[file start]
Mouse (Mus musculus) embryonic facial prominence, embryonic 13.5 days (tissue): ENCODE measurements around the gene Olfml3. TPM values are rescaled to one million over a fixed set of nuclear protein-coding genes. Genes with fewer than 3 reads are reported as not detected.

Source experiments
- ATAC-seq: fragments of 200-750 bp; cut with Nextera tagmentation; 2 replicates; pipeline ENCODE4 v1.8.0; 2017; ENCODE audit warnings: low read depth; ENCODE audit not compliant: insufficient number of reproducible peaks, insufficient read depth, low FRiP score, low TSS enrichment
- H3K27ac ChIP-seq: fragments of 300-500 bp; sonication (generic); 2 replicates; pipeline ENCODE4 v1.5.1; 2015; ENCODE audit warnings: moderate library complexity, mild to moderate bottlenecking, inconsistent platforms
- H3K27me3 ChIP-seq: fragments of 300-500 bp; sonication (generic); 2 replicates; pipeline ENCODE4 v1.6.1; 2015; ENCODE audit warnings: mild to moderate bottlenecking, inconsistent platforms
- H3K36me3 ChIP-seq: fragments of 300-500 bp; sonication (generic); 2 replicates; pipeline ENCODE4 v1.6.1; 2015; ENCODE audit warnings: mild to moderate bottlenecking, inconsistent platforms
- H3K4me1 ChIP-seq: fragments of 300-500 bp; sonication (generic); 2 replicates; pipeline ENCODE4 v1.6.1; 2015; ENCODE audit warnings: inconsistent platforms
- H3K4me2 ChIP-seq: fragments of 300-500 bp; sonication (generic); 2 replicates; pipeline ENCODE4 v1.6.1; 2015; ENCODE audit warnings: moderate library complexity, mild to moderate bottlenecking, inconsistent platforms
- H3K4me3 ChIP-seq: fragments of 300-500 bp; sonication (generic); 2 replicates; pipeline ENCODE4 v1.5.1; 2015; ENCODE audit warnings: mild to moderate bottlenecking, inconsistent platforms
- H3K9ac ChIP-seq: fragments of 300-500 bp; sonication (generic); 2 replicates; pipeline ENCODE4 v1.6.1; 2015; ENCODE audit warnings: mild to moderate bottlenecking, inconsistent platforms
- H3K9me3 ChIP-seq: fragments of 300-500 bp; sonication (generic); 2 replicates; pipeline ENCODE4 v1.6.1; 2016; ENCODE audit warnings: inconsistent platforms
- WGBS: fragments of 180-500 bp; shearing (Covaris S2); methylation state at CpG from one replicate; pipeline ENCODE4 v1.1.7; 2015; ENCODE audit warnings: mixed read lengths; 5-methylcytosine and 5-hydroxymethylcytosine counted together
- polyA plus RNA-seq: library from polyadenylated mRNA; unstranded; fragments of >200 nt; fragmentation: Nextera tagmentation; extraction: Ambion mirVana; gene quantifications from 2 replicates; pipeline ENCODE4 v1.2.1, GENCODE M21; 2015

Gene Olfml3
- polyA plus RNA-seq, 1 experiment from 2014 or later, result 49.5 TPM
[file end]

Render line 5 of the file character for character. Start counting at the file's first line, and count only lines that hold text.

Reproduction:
- H3K27me3 ChIP-seq: fragments of 300-500 bp; sonication (generic); 2 replicates; pipeline ENCODE4 v1.6.1; 2015; ENCODE audit warnings: mild to moderate bottlenecking, inconsistent platforms